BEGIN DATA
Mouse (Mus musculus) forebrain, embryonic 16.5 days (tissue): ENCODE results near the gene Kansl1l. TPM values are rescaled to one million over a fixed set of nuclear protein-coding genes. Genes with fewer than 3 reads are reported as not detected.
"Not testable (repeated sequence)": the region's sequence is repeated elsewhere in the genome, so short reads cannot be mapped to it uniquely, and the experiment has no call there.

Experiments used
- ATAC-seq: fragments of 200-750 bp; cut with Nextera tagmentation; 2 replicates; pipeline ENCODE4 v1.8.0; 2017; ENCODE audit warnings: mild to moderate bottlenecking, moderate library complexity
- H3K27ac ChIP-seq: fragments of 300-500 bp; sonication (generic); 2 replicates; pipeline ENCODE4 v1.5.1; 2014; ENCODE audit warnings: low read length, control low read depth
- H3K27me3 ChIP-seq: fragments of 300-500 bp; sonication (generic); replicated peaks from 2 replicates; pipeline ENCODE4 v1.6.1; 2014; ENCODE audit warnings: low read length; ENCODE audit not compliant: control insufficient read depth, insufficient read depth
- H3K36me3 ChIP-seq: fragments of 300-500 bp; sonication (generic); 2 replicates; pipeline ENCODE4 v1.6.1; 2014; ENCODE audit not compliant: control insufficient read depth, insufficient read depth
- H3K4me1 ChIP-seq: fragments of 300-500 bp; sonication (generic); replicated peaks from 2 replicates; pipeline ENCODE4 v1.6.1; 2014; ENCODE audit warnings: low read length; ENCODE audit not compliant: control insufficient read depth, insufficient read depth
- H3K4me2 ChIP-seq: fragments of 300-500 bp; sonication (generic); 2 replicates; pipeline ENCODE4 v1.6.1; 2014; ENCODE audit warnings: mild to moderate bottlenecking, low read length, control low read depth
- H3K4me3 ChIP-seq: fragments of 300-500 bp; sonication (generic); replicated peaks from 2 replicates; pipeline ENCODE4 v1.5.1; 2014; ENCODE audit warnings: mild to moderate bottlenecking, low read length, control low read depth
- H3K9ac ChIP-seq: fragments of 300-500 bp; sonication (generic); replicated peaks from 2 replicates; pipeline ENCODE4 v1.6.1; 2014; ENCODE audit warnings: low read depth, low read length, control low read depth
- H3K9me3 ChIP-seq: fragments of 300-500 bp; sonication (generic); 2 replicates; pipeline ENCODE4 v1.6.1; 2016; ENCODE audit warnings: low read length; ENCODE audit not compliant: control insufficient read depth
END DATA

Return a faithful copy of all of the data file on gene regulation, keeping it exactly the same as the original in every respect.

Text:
Mouse (Mus musculus) forebrain, embryonic 16.5 days (tissue): ENCODE results near the gene Kansl1l. TPM values are rescaled to one million over a fixed set of nuclear protein-coding genes. Genes with fewer than 3 reads are reported as not detected.
"Not testable (repeated sequence)": the region's sequence is repeated elsewhere in the genome, so short reads cannot be mapped to it uniquely, and the experiment has no call there.

Experiments used
- ATAC-seq: fragments of 200-750 bp; cut with Nextera tagmentation; 2 replicates; pipeline ENCODE4 v1.8.0; 2017; ENCODE audit warnings: mild to moderate bottlenecking, moderate library complexity
- H3K27ac ChIP-seq: fragments of 300-500 bp; sonication (generic); 2 replicates; pipeline ENCODE4 v1.5.1; 2014; ENCODE audit warnings: low read length, control low read depth
- H3K27me3 ChIP-seq: fragments of 300-500 bp; sonication (generic); replicated peaks from 2 replicates; pipeline ENCODE4 v1.6.1; 2014; ENCODE audit warnings: low read length; ENCODE audit not compliant: control insufficient read depth, insufficient read depth
- H3K36me3 ChIP-seq: fragments of 300-500 bp; sonication (generic); 2 replicates; pipeline ENCODE4 v1.6.1; 2014; ENCODE audit not compliant: control insufficient read depth, insufficient read depth
- H3K4me1 ChIP-seq: fragments of 300-500 bp; sonication (generic); replicated peaks from 2 replicates; pipeline ENCODE4 v1.6.1; 2014; ENCODE audit warnings: low read length; ENCODE audit not compliant: control insufficient read depth, insufficient read depth
- H3K4me2 ChIP-seq: fragments of 300-500 bp; sonication (generic); 2 replicates; pipeline ENCODE4 v1.6.1; 2014; ENCODE audit warnings: mild to moderate bottlenecking, low read length, control low read depth
- H3K4me3 ChIP-seq: fragments of 300-500 bp; sonication (generic); replicated peaks from 2 replicates; pipeline ENCODE4 v1.5.1; 2014; ENCODE audit warnings: mild to moderate bottlenecking, low read length, control low read depth
- H3K9ac ChIP-seq: fragments of 300-500 bp; sonication (generic); replicated peaks from 2 replicates; pipeline ENCODE4 v1.6.1; 2014; ENCODE audit warnings: low read depth, low read length, control low read depth
- H3K9me3 ChIP-seq: fragments of 300-500 bp; sonication (generic); 2 replicates; pipeline ENCODE4 v1.6.1; 2016; ENCODE audit warnings: low read length; ENCODE audit not compliant: control insufficient read depth